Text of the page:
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Scots Referendum Poll Suggests No Games Boost for Salmond

The Royal Edinburgh Tattoo performs during the Closing Ceremony for the Glasgow 2014 Commonwealth Games at Hampden Park in Glasgow, on August 3. The Scottish National Party that runs the devolved government in Edinburgh said the success of the two-week games, which ended yesterday, may still have an effect on undecided voters as the referendum approaches on Sept. 18. Photographer: Cameron Spencer/Getty Images
The Royal Edinburgh Tattoo performs during the Closing Ceremony for the Glasgow 2014 Commonwealth Games at Hampden Park in Glasgow, on August 3. The Scottish National Party that runs the devolved government in Edinburgh said the success of the two-week games, which ended yesterday, may still have an effect on undecided voters as the referendum approaches on Sept. 18. Photographer: Cameron Spencer/Getty Images

Aug. 4 (Bloomberg) -- The Commonwealth Games in Glasgow failed to deliver a boost to campaigners for an independent Scotland, a poll suggested, as nationalists and those pressing to keep the U.K. intact prepare for a televised debate tomorrow.

A Survation poll published in yesterday’s Mail on Sunday newspaper found that 40 percent of voters said they supported independence, down one percentage point from a similar survey on July 11, while those against were unchanged at 46 percent. Don’t knows accounted for 14 percent of the 1,000 voters questioned online between July 30 and Aug. 1. The margin of error was 3.1 percentage points.

The Scottish National Party that runs the devolved government in Edinburgh said the success of the two-week games, which ended yesterday, may still have an effect on undecided voters as the referendum approaches on Sept. 18. The nationalists are also pinning their hopes on persuading voters in the TV debate, when Scottish First Minister and SNP leader Alex Salmond faces Alistair Darling, the former chancellor of the exchequer who leads the campaign against independence.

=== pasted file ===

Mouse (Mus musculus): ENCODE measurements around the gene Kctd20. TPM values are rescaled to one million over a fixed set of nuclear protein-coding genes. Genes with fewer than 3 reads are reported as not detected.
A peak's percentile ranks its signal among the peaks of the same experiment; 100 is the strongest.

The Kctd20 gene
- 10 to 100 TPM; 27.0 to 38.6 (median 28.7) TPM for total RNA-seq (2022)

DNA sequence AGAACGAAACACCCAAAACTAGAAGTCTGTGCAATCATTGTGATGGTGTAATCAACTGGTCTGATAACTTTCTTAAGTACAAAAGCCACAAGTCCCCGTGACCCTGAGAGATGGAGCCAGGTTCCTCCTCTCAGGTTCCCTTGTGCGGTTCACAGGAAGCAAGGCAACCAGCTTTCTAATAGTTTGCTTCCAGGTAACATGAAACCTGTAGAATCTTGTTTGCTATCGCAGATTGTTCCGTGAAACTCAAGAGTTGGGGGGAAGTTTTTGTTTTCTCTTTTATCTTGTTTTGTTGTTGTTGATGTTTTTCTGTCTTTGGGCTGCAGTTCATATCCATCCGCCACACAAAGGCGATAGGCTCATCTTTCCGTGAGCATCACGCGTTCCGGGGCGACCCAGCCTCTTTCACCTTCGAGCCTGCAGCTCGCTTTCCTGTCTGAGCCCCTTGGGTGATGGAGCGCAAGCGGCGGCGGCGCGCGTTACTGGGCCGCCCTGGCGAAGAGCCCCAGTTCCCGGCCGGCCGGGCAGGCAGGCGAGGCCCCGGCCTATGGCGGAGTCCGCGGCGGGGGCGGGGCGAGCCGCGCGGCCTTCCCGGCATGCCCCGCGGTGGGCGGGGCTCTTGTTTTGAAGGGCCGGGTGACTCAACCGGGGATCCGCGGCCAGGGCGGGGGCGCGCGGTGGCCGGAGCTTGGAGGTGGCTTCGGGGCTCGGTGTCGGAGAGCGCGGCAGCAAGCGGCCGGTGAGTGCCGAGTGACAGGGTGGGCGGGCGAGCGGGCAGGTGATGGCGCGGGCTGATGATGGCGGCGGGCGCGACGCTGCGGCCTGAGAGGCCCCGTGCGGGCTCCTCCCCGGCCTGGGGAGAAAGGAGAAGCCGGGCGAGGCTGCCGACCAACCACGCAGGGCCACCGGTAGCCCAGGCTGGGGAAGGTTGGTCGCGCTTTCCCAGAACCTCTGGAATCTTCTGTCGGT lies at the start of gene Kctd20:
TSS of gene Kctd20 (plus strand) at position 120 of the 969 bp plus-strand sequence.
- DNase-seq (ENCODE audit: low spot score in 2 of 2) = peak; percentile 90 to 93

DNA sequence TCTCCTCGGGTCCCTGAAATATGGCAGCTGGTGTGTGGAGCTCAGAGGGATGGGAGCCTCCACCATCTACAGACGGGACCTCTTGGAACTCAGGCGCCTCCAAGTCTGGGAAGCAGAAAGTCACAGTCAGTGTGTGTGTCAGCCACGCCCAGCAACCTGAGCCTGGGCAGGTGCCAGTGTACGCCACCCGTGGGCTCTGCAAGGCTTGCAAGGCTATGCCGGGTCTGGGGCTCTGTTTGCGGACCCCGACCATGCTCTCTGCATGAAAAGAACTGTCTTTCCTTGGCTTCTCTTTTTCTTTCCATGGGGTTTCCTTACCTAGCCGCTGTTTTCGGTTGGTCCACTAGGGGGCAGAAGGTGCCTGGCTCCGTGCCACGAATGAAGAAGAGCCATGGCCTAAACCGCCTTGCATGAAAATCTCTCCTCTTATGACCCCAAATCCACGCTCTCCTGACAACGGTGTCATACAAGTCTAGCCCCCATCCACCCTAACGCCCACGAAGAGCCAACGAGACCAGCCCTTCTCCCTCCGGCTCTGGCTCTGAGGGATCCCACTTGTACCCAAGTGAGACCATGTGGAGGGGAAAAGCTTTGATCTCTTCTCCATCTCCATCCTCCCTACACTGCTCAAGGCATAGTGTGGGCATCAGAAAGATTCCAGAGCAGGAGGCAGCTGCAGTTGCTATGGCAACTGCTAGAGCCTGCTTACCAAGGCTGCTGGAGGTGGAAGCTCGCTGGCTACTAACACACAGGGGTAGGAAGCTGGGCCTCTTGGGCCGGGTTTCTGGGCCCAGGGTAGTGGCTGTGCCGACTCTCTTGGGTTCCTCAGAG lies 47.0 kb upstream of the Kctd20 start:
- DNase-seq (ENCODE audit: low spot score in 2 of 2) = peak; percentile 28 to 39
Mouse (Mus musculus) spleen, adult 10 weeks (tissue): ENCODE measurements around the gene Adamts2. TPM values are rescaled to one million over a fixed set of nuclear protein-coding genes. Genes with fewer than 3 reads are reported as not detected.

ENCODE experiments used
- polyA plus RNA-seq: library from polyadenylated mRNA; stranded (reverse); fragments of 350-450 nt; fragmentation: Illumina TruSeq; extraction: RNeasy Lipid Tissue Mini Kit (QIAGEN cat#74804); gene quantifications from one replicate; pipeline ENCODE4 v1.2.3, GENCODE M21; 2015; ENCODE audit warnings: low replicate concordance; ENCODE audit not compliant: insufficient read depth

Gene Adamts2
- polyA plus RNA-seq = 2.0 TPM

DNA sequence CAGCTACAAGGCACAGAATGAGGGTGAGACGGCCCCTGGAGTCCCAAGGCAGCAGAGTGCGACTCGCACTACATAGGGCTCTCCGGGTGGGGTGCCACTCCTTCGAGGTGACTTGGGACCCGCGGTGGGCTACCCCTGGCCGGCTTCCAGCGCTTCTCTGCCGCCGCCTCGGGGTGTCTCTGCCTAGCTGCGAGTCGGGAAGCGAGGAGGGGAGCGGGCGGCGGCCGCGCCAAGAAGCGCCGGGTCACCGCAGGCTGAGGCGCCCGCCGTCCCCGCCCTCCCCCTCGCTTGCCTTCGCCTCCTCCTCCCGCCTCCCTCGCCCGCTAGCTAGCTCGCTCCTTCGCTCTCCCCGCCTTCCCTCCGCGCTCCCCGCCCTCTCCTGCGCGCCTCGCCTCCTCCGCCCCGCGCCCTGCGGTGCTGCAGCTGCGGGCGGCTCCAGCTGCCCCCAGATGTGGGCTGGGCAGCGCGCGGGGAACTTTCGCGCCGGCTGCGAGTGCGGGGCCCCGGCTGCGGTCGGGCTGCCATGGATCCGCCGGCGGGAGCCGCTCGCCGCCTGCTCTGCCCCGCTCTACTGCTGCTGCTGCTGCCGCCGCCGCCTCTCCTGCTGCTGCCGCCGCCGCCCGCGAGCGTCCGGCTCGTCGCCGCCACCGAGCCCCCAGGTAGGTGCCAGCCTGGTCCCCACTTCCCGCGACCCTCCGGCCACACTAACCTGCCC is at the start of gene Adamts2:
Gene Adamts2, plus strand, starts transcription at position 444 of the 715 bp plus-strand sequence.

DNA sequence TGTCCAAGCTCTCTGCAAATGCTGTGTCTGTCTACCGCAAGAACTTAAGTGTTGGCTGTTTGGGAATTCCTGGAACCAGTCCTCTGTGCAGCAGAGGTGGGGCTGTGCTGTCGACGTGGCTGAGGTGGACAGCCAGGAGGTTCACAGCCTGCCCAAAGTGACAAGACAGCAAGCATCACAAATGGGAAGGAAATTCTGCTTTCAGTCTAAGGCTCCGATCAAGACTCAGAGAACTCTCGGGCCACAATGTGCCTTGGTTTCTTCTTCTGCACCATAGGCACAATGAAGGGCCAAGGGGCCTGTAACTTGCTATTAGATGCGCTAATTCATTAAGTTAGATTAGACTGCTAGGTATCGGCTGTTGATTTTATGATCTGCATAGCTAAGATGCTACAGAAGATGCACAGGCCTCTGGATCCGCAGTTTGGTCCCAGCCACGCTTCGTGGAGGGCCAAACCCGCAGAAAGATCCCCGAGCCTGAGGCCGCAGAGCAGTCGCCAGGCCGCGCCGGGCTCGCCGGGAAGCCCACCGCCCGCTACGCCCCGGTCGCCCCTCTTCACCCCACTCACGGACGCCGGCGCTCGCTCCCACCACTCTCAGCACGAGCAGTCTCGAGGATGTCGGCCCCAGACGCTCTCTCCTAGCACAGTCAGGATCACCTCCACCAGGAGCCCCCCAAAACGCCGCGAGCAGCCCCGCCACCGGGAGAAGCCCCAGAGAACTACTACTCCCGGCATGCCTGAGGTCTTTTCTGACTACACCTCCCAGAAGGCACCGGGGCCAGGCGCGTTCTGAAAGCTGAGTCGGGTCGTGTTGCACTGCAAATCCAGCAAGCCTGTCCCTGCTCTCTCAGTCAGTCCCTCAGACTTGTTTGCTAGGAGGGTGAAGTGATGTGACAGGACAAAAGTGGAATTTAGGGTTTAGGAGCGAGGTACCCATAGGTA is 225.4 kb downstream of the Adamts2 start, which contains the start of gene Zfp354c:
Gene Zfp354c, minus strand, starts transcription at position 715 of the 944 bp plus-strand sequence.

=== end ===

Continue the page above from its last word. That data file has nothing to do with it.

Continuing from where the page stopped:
“The momentum is with us,” Nicola Sturgeon, Salmond’s deputy, said in an interview with the Observer newspaper. “As we come out of the Commonwealth Games at the weekend, that is us in the final straight of the campaign and you will see that momentum quite visibly,” she said. “Confidence not only in Glasgow but across the country is high.”

A poll by Opinium of 1,979 voters from across Britain for the Observer found 54 percent said they thought Scotland would vote to remain a part of the U.K. and 27 percent that the vote would be in favor of independence.

The SNP prepared for tomorrow’s debate by publishing a letter from one of its lawmakers blaming Darling for allowing the increased privatization of the U.K.’s National Health Service. Aileen McLeod said the former chancellor had “opened the floodgates” for the involvement of private companies in the NHS.

To contact the reporter on this story: Thomas Penny in London at tpenny@bloomberg.net

To contact the editors responsible for this story: Alan Crawford at acrawford6@bloomberg.net V. Ramakrishnan

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